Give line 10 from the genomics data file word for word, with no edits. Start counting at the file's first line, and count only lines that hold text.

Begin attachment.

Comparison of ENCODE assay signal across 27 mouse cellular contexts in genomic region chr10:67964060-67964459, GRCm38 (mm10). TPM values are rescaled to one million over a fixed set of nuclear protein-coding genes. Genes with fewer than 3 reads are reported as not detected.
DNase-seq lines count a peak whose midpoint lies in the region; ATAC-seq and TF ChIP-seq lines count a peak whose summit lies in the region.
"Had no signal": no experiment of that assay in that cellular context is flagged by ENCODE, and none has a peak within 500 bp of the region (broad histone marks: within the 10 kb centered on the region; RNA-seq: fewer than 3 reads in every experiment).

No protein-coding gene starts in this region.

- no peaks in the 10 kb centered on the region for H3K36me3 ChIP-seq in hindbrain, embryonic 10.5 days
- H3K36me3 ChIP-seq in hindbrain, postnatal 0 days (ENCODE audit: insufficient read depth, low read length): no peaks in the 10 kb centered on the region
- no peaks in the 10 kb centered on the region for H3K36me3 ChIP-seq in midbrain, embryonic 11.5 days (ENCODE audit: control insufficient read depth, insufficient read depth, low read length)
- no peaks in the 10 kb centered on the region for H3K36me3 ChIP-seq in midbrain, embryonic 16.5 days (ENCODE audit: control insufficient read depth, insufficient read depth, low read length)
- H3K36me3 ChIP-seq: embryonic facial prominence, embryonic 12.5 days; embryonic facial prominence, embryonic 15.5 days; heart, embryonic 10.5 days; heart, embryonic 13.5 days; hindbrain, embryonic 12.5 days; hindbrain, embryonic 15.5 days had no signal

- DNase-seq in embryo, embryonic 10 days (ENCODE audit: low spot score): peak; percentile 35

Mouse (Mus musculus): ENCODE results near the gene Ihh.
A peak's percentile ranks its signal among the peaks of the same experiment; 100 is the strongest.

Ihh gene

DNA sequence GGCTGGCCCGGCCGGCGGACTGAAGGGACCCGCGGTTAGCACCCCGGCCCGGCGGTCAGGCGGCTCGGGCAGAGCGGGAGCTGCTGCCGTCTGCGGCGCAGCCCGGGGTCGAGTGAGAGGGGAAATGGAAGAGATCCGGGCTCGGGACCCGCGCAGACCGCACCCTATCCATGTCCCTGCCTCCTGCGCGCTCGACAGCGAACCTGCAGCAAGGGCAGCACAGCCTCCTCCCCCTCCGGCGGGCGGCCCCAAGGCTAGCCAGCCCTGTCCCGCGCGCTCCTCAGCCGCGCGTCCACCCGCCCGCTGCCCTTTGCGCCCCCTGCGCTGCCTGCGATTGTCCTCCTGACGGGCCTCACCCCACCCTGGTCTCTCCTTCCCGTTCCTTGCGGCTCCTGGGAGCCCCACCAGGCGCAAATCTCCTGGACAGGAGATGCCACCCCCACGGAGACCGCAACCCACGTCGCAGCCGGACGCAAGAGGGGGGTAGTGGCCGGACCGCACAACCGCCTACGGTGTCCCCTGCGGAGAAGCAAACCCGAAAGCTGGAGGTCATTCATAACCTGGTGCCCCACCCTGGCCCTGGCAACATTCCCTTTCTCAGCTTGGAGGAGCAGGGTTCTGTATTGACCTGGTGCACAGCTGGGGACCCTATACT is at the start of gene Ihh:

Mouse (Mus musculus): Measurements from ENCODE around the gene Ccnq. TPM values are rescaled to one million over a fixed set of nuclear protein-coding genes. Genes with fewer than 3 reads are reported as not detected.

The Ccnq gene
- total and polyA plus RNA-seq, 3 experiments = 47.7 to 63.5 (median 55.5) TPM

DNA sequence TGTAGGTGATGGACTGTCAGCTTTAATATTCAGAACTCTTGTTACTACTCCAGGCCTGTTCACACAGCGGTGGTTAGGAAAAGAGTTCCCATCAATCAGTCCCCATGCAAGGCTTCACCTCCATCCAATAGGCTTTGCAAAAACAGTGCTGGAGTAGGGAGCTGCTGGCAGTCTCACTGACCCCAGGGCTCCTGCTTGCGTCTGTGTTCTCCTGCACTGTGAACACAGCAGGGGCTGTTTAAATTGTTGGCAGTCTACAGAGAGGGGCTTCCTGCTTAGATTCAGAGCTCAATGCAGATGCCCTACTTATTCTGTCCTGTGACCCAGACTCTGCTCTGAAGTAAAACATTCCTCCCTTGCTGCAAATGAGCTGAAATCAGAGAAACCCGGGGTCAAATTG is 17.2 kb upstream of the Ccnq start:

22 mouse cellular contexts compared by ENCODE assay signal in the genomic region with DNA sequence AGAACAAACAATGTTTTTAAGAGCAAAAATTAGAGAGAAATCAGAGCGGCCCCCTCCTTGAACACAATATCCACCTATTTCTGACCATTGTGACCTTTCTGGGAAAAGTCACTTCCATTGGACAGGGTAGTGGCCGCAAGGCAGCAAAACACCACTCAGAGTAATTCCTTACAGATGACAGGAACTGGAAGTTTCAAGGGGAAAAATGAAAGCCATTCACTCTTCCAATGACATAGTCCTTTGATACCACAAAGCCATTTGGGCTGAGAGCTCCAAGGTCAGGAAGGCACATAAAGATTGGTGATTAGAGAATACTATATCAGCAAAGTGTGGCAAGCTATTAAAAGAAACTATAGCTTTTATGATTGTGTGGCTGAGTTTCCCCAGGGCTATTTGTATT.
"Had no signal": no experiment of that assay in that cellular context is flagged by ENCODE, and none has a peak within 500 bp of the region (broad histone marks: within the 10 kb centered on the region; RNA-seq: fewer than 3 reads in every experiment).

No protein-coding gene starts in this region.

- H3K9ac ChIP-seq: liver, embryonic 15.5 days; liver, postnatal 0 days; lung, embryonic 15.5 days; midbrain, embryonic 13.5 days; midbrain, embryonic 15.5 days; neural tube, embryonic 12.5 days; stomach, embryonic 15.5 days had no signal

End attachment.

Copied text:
- DNase-seq in embryo, embryonic 10 days (ENCODE audit: low spot score): peak; percentile 35